The Honey Fitz will set sail for its 14-city charity tour up the coast, stopping for stretches of five days to two weeks, to serve as a fundraising tool for charities from wounded veterans in Charleston, S.C., to autism research. The other times, it’s available for charter for $5,000 for four hours.
When she arrived in West Palm Beach for restoration, the Honey Fitz was a far cry from Camelot. Piecemeal restorations had left the wooden vessel with a hull that was twisted 15 degrees off center and was starting to show the strain of a wooden ship that has sailed the Atlantic for more than 70 years.
The renovation started at Moores Marina, which specializes in vintage American powerboats, to straighten her hull and painstakingly re-plank her wooden sides by hand.
From there, she was handed off to her current crew, with Capt. Mark Glasser, First Mate Paul Ocepek and their staff finishing the restoration. The big question was whether to leave the aft section open to the elements, as the Kennedys had used her. Instead, they chose to leave the area enclosed, the way President Nixon had ordered done, to make for a more comfortable charter vessel and to protect the many pieces of presidential memorabilia from the elements.
Inside is the glistening mahogany bar the presidents used and pictures of the Kennedys aboard their beloved ship. In one corner, lovingly restored over 15 hours by Glasser himself, is the small curved desk Kennedy used aboard.
Nearby, there’s a framed copy of Princeton’s “Freshman Herald” yearbook, which shows Kennedy and Kallop’s grandfather as part of its class of 1939. But an illness would force Kennedy to withdraw by midyear.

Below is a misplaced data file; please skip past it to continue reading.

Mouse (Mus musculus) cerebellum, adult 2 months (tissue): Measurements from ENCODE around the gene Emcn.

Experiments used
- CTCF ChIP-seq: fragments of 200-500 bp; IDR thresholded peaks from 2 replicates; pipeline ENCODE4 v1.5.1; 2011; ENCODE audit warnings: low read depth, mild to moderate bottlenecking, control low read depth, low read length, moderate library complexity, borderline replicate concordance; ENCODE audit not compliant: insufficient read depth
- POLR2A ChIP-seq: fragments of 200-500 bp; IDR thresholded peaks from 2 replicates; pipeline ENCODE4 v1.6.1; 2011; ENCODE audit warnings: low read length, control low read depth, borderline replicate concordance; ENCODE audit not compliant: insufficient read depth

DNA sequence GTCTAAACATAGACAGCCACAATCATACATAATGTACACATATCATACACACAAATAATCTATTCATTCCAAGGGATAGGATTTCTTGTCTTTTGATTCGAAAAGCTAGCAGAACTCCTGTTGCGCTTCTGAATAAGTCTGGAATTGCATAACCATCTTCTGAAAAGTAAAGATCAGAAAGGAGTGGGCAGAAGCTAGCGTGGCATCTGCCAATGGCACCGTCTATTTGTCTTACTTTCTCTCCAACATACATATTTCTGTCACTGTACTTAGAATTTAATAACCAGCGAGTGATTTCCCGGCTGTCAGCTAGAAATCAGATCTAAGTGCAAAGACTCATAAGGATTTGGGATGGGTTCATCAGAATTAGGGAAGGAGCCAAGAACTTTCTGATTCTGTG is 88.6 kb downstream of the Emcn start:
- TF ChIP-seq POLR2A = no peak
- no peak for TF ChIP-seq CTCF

On another wall are pictures of Eisenhower and his family, who had named this ship the Barbara Anne, and the framed Burgee flag Eisenhower flew on her bow.
“President Kennedy used the boat more than any of the other presidents,” Ocepek said.
The romantic spirit of the yacht remains. She was a dedicated party ship, a day-tripper — since there is only one stateroom onboard. It has a huge galley easily 150 square feet to cook for the 70-people who could enjoy the views from deck, a wide expanse that makes up two thirds of the ship’s topside.
“It’s a regular dance hall up here,” Glasser says from the royal blue-carpeted deck overlooking the Rybovich marina, where she’s docked.
Everywhere she goes, she draws a crowd with her glistening white hull and sporty red stripe just above the blue bottom.
A month after receiving her U.S. Coast Guard certificate of inspection in October, meaning she could carry paying passengers, the Honey Fitz was named the Spectator’s Choice at the exclusive annual Ocean Reef Club’s Vintage Weekend in Key Largo, where some of the rarest automobiles, airplanes and boats are displayed.
More than 540 visitors viewed the Honey Fitz that day.
“There was a line down the dock the entire day,” Ocepek said. “She gets a lot of attention.”
This crew figures that’s just the beginning for this historic ship’s return to public life.